~ Open Sesame Asian Chicken Slaw Wonton Tacos~
What in the wild-world-of-culinary-sports made me ponder turning wonton skins into mini-taco shells? Over the weekend I made two popular deep-fried Chinese-American appetizers to celebrate Chinese New Year: crab Rangoon and firecracker shrimp. Yesterday, I roasted a chicken, for the purpose of making some Asian chicken salad today -- to use up a few of the miscellaneous Asian ingredients that were leftover, which, included some wonton skins.
Wonton tacos? Why not? They're a ton of tasty fun.
For those who don't know, these small squares of flattened dough are very versatile. They can be boiled, steamed, pan-fried, deep-fried and/or baked. When I bake with them, I usually place them in mini-muffin cups. When they emerge from the oven, they are brown and crispy -- pretty little cups, each one ready and waiting for a dollop of an interesting savory or sweet filling.
Making mini-wonton cups is straightforward: Lay one wonton skin on top of each of 12 mini-muffin cups. Using a wooden tart tamper or your fingertips, push each skin down to form a flat bottom. Bake in a 350° oven, until pretty golden brown around the edges, 5-6 minutes. Remove from oven and immediately remove from pans. Cool and fill with a savory or sweet filling.
Making mini-wonton taco shells requires a contraption: Place a 13" x 9" x 2" baking dish on a 17 1/2" x 12 1/2" baking pan into which a smaller, oven-safe baking pan has been placed in order to elevate one side of the baking dish about 2" -- this elevation enables them to bake "open" (a la taco-style) rather than hanging straight down, which causes them to "close" or "clam up".
Place the "contraption" in a preheated 350° oven about 10 minutes. Working 3 wontons at a time, drape them over the low side of the baking dish. Bake until golden around the edges, 5-6 minutes. Using your fingertips, remove them from the side of the pan (I just place them on my pot holder). Repeat this process until you've made as many wonton taco shells as you want.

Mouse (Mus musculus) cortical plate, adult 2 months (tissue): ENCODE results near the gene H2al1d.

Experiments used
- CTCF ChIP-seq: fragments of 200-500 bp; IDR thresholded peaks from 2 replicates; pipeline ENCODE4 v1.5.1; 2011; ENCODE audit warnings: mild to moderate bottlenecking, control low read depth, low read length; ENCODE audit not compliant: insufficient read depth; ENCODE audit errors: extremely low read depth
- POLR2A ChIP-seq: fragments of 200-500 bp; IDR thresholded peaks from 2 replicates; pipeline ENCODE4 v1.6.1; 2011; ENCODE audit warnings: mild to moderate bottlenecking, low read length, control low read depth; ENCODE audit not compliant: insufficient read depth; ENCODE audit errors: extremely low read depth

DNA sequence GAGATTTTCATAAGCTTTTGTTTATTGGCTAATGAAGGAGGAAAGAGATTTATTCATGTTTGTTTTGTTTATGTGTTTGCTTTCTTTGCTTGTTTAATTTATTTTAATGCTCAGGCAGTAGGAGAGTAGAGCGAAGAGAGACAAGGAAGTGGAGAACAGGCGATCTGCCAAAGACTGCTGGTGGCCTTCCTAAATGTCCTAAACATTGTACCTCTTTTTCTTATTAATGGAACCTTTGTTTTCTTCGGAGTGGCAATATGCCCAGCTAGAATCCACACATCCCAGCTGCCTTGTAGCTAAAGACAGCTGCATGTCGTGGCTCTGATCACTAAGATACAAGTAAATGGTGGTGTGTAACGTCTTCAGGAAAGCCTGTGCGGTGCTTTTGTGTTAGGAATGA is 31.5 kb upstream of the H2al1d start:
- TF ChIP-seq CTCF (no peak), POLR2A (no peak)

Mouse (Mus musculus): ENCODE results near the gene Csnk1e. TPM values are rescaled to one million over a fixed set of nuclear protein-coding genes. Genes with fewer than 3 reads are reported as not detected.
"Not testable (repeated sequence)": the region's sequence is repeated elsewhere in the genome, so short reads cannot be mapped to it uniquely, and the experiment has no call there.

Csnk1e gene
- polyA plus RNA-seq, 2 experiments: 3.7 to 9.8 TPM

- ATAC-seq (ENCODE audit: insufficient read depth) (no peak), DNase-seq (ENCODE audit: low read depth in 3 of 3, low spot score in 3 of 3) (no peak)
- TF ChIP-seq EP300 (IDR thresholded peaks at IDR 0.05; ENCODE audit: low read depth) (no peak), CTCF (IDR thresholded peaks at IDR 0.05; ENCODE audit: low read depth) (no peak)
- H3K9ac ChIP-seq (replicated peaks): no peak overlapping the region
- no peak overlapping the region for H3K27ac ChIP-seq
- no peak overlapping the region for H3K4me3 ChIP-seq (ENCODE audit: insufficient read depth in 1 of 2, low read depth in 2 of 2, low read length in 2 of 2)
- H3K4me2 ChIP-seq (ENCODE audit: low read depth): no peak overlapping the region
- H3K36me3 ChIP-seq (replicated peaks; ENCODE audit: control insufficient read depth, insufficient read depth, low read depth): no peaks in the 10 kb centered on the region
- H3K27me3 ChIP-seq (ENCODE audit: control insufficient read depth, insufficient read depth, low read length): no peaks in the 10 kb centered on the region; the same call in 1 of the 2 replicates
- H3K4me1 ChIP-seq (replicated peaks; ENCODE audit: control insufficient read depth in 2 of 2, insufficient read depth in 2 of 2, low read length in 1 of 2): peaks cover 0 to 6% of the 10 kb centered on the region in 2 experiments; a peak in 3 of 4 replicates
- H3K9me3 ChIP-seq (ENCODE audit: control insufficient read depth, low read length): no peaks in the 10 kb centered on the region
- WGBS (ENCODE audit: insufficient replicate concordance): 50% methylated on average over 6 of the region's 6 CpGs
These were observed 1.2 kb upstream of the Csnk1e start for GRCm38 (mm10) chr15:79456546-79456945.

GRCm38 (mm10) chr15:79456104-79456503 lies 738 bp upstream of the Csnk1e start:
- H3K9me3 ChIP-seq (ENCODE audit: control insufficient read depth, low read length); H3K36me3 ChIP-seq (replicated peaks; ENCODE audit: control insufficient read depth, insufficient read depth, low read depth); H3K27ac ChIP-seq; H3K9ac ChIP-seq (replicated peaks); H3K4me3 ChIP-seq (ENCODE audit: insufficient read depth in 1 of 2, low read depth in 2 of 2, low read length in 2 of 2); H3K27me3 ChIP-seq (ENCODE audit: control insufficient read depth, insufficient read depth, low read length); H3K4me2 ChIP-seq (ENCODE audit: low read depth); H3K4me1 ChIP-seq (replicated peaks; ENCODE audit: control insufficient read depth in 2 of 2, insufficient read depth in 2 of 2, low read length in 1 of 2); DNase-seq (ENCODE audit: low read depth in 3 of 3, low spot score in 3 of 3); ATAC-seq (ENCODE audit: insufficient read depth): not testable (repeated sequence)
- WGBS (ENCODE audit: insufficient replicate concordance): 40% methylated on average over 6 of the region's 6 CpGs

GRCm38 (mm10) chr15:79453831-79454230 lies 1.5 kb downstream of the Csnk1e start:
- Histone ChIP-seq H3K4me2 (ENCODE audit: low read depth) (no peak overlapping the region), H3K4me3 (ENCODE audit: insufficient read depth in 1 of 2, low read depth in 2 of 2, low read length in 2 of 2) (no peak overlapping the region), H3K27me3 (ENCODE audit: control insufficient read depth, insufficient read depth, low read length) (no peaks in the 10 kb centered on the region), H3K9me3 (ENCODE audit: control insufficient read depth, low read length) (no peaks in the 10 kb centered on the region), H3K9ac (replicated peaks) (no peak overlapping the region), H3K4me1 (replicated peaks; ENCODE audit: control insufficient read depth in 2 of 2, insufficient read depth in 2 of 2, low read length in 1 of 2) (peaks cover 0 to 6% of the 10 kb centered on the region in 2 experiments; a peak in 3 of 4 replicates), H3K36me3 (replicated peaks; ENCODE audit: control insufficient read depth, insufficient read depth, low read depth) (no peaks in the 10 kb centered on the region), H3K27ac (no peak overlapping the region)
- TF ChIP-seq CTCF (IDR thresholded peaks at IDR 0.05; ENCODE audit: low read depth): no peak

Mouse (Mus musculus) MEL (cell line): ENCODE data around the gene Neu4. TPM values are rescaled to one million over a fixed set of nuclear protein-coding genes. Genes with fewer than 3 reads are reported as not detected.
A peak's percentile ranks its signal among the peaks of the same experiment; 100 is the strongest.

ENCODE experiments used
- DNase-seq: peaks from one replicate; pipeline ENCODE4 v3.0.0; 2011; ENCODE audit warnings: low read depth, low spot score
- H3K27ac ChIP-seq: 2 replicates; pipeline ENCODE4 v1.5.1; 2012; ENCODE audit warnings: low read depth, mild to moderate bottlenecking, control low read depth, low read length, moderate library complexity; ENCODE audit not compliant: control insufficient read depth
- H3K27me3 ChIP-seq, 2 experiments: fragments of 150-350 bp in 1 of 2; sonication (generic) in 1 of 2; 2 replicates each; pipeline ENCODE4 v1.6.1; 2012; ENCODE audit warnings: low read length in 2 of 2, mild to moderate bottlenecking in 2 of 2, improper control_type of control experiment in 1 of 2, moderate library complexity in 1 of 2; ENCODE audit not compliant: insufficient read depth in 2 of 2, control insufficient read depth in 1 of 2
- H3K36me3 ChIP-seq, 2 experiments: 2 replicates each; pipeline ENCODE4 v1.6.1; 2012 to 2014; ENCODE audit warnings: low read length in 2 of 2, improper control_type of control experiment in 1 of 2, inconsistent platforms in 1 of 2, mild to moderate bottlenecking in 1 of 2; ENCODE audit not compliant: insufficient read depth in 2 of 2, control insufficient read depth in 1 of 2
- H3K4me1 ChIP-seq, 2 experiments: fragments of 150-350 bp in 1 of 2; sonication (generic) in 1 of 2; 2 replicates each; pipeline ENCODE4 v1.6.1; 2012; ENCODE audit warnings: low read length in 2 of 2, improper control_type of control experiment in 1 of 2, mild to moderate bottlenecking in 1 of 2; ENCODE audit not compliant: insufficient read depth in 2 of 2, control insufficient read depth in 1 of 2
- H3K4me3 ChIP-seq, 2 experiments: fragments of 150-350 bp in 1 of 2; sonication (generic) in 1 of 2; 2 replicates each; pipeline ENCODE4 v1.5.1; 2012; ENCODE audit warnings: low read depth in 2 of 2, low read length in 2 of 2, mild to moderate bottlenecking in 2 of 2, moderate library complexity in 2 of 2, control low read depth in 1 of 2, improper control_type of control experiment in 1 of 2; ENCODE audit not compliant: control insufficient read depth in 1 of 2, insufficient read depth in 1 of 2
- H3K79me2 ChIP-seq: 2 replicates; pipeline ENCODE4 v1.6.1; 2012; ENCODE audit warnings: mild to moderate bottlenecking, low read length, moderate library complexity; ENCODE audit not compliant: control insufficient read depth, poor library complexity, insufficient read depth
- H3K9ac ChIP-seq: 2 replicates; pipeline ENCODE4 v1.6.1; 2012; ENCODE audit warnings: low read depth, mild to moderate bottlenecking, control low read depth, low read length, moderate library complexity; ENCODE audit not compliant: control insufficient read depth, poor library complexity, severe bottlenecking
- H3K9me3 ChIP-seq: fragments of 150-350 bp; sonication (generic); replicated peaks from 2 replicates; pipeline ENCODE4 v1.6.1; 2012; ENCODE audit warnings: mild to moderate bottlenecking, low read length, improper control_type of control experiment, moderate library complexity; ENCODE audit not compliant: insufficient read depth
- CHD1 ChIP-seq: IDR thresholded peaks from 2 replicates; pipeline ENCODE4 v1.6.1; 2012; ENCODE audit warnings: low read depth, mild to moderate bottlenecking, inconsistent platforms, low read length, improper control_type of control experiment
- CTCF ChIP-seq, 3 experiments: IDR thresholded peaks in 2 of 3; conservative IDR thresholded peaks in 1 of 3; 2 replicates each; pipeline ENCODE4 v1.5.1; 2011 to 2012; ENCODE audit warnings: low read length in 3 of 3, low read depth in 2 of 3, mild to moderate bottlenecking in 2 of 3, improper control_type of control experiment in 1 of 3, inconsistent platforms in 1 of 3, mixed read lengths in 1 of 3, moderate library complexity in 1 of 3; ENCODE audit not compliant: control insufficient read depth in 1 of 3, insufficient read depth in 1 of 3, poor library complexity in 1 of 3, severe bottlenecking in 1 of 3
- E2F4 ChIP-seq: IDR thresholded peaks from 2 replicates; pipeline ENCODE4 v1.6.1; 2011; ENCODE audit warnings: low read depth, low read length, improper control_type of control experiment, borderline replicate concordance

Indulge me in this delish 5-minutes-to-fix Asian slaw recipe.
No pretense here. They day I came across store-bought "broccoli cole slaw mix" (cole slaw mix made with crunchy green broccoli stems instead of green cabbage), my mind immediately raced to the flavors of soy sauce and sesame oil. Why? Broccoli is classic Asian. There's more. I didn't have to experiment with the perfect dressing for it -- I'd already come up with one for my Asian chicken salad recipe. After a quick mix of the pre-shredded store-bought raw vegetables and my honey-sesame dressing, Asian slaw perfection was revealed. The brand I use is organic, and, contains just three crunchy ingredients: broccoli, carrots and red cabbage. It truly is a high-quality time-saving mixture that any busy cook can and should appreciate.
1 tablespoon each: sesame oil and Thai seasoning soy sauce
2 tablespoons honey
1, 12-ounce bag store-bought broccoli cole slaw
Place the slaw in the refrigerator for 2-6 hours (or overnight will work too), stopping to stir it about every 30-45 minutes in the beginning so that all the slaw gets to absorb the dressing equally. Note: This recipe yields 3/4 cups of salad dressing and 4 cups of basic broccoli slaw.
~ Step 3. To turn it into chicken-broccoli slaw, I toss in 2 cups bite-sized diced or pulled, roasted chicken and 1 cup thinly-sliced green onion and refrigerate as directed above. The new yield will be a generous 6 cups of chicken-broccoli slaw.
Scoop a generous 1/4-1/3 cup into each wonton taco shell:
Special Equipment List: 13" x 9 x 2" baking dish; 17 1/2" x 12" baking pan; 1-cup measuring container w/tight-fitting lid & pourer top; cutting board; chef's knife
Cook's Note: Skip the store-bought rotisserie chicken. Roast two chickens in two hours. Yep that's what I said, and, they come out moist and juicy with crispy skin every time. ~ This Womans's Way to Roast the Perfect Chicken + My Stressfree "Carving for Dummies" Methodology ~ can be found in Categories 3, 15, 19 or 20.
"We are all in this food world together." ~ Melanie Preschutti
(Recipe, Commentary and Photos courtesy of Melanie's Kitchen/Copyright 2017)